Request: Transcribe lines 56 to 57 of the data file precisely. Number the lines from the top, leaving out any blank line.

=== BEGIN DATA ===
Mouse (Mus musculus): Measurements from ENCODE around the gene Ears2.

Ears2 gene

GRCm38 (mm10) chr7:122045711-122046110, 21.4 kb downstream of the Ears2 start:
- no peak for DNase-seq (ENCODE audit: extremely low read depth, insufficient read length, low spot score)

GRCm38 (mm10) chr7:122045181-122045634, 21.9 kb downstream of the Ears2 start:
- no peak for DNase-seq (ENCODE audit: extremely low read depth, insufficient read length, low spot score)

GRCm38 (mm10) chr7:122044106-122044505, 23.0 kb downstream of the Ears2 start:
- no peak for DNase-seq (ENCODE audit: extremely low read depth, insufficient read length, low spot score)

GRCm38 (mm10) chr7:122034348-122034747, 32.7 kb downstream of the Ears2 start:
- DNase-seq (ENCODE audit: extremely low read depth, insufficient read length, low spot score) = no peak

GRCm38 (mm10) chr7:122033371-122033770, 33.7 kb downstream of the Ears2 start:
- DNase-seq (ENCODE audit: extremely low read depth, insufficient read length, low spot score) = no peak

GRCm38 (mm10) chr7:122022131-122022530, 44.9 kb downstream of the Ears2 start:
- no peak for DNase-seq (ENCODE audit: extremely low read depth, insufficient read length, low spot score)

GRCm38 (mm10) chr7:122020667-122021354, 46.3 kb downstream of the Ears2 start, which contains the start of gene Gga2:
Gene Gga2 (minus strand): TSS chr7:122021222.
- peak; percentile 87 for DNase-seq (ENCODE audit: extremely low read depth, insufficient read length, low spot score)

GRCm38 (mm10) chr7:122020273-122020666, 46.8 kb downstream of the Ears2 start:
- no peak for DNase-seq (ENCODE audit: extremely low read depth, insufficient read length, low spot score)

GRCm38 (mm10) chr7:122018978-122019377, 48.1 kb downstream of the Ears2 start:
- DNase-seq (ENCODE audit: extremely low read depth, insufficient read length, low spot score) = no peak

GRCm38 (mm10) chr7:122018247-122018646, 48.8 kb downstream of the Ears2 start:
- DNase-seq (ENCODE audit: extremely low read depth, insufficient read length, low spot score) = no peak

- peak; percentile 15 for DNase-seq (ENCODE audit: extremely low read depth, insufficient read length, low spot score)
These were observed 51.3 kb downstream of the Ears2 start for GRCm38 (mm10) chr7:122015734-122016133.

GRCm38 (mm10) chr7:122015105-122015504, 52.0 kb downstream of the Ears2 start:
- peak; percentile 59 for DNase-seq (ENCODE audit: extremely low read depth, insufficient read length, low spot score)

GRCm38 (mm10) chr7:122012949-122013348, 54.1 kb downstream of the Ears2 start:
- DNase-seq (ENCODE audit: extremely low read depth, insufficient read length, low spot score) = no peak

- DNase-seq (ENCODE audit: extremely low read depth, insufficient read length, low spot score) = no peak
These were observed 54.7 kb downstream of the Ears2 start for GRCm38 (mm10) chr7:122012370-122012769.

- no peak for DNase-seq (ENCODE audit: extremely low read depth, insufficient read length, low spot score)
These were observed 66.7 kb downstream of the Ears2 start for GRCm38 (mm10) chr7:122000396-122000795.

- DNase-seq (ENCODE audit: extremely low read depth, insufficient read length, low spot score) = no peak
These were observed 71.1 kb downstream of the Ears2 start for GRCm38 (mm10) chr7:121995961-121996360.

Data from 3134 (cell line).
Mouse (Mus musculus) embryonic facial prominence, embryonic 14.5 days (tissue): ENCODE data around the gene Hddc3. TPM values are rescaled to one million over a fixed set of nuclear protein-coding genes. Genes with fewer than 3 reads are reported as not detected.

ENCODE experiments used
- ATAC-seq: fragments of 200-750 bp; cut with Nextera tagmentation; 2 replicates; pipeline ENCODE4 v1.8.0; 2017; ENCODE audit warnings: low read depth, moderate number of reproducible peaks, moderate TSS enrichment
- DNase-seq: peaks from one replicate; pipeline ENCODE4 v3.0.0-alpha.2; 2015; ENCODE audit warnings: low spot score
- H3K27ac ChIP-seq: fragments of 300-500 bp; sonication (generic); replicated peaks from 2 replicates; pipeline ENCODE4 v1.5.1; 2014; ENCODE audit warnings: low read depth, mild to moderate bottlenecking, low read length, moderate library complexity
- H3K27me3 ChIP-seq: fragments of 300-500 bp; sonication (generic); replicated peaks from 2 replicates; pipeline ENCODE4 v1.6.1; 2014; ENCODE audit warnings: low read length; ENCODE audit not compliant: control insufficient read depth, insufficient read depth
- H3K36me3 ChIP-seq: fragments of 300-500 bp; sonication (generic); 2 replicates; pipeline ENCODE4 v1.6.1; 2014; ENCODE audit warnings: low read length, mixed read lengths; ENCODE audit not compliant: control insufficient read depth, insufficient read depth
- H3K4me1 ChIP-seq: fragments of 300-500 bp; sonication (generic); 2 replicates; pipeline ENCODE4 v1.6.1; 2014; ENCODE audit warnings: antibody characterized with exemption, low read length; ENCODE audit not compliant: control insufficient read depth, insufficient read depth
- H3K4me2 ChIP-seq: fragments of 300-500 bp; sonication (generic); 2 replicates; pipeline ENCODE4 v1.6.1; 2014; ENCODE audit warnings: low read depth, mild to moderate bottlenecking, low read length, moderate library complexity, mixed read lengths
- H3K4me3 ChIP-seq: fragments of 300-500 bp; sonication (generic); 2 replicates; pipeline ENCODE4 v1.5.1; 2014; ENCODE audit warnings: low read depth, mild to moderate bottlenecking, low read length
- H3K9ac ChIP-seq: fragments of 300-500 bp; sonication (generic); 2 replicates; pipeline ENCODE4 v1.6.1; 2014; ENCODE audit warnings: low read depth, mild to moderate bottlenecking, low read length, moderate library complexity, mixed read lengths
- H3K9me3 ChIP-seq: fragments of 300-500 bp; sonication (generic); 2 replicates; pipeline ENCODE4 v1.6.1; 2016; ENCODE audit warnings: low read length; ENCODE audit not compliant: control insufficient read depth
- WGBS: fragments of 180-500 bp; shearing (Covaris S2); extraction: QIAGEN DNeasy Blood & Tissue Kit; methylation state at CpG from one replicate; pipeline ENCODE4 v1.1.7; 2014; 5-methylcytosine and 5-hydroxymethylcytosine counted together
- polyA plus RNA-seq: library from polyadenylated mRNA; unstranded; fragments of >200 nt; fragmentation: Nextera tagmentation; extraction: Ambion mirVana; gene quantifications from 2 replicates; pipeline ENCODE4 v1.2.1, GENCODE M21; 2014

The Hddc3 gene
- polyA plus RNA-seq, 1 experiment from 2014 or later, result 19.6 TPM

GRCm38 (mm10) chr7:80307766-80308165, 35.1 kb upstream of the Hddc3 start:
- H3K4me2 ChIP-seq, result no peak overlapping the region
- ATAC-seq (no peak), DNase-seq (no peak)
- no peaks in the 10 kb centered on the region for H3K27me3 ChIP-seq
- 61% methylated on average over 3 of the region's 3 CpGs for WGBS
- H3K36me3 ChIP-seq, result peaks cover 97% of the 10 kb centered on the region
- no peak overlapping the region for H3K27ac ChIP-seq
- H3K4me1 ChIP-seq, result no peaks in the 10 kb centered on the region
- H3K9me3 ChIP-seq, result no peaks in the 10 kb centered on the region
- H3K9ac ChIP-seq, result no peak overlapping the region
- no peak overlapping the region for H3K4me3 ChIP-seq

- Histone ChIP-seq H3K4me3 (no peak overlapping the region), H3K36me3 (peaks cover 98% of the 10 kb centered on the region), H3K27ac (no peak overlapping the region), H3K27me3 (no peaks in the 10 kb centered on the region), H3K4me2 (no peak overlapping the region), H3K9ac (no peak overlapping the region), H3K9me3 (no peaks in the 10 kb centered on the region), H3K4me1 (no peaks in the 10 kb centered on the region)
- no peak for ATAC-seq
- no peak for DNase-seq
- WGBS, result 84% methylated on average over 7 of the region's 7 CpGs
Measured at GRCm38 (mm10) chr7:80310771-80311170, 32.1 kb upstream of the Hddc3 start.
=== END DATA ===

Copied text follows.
- no peaks in the 10 kb centered on the region for H3K27me3 ChIP-seq
- 61% methylated on average over 3 of the region's 3 CpGs for WGBS